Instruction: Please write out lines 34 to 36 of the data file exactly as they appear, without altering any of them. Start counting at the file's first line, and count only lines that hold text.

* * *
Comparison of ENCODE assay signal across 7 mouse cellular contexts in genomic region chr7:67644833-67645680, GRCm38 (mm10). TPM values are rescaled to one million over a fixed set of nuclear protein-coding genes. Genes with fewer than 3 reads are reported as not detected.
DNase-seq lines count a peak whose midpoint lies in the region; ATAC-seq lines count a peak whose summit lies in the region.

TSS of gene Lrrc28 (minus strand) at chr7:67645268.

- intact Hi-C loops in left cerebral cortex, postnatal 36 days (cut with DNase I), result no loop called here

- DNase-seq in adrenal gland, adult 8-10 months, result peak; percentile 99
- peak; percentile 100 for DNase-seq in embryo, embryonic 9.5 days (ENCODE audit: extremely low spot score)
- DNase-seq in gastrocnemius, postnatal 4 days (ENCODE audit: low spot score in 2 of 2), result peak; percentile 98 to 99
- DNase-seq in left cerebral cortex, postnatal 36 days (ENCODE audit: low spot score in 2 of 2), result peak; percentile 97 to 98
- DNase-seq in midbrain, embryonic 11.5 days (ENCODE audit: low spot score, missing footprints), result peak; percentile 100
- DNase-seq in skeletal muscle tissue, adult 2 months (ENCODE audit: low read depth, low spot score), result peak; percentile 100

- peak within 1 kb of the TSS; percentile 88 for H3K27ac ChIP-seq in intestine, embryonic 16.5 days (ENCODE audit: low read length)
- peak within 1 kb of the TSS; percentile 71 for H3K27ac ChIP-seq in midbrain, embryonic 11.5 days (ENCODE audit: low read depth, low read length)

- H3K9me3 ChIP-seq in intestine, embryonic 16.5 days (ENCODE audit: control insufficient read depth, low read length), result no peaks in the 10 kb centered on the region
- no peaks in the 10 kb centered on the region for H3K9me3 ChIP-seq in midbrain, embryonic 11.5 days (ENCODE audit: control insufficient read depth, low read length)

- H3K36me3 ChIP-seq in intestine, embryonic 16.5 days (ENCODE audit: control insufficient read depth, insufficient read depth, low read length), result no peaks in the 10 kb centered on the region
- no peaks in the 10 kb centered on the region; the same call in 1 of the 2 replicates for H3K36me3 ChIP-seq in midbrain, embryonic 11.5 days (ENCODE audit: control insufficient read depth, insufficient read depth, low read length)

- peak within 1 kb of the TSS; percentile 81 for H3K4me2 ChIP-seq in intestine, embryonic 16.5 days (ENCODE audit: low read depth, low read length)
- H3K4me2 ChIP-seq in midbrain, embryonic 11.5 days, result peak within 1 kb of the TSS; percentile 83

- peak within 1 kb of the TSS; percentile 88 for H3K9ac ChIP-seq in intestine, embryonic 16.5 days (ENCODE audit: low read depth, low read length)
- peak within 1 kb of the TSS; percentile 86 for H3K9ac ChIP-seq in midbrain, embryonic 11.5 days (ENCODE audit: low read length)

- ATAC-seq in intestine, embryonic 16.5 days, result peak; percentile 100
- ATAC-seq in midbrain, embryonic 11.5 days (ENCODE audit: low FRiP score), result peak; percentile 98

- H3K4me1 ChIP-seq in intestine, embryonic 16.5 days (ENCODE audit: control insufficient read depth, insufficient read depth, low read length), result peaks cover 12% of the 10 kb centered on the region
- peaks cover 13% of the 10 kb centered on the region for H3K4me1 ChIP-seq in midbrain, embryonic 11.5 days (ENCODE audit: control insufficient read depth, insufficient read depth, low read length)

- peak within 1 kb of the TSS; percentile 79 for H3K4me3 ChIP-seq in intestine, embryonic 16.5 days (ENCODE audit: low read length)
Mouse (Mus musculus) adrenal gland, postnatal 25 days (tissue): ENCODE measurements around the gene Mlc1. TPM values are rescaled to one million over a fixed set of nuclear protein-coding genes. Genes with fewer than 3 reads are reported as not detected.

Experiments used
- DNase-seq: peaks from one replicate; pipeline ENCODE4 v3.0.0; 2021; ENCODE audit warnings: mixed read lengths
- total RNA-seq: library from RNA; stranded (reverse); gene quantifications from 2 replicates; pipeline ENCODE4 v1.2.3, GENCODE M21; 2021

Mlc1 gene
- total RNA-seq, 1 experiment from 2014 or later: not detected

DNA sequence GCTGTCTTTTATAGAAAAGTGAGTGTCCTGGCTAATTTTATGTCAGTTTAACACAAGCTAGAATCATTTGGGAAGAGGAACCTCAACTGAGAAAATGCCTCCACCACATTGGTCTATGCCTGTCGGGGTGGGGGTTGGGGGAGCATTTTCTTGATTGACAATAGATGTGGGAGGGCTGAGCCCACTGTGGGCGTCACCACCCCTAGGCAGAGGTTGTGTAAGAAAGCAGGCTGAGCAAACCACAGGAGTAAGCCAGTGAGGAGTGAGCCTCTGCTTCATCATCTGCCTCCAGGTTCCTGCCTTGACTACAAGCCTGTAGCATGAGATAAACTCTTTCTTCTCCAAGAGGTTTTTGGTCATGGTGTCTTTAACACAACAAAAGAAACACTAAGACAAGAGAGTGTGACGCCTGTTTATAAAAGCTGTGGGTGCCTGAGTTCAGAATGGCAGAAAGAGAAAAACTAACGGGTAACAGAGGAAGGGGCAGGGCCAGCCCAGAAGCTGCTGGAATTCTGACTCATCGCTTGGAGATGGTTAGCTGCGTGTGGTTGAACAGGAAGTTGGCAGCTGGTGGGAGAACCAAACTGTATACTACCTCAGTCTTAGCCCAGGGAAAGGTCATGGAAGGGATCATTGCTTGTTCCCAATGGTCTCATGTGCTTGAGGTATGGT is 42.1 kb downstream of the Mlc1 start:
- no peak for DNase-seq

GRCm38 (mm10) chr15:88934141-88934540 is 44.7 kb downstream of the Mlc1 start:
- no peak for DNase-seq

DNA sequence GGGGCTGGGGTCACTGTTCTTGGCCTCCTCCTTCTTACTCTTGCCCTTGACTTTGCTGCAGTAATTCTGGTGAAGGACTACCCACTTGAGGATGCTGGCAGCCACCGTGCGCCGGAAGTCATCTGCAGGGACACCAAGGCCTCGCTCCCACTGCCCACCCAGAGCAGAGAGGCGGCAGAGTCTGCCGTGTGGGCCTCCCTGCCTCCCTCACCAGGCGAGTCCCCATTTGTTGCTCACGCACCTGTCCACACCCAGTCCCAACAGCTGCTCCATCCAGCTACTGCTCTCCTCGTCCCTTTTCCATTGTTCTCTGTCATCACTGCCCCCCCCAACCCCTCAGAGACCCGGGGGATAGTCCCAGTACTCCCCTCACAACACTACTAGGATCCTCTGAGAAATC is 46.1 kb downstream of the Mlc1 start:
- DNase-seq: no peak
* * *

GRCm38 (mm10) chr15:88934141-88934540 is 44.7 kb downstream of the Mlc1 start:
- no peak for DNase-seq

DNA sequence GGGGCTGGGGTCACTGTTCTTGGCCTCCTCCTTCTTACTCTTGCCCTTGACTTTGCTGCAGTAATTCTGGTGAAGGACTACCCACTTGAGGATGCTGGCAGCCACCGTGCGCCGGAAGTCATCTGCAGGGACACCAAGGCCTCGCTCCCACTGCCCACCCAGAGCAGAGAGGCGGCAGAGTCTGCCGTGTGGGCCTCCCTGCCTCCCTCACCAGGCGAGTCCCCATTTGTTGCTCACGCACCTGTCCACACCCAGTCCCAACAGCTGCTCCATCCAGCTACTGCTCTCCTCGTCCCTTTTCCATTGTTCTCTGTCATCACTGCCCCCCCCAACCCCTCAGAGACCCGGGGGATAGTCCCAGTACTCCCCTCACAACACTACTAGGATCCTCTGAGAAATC is 46.1 kb downstream of the Mlc1 start: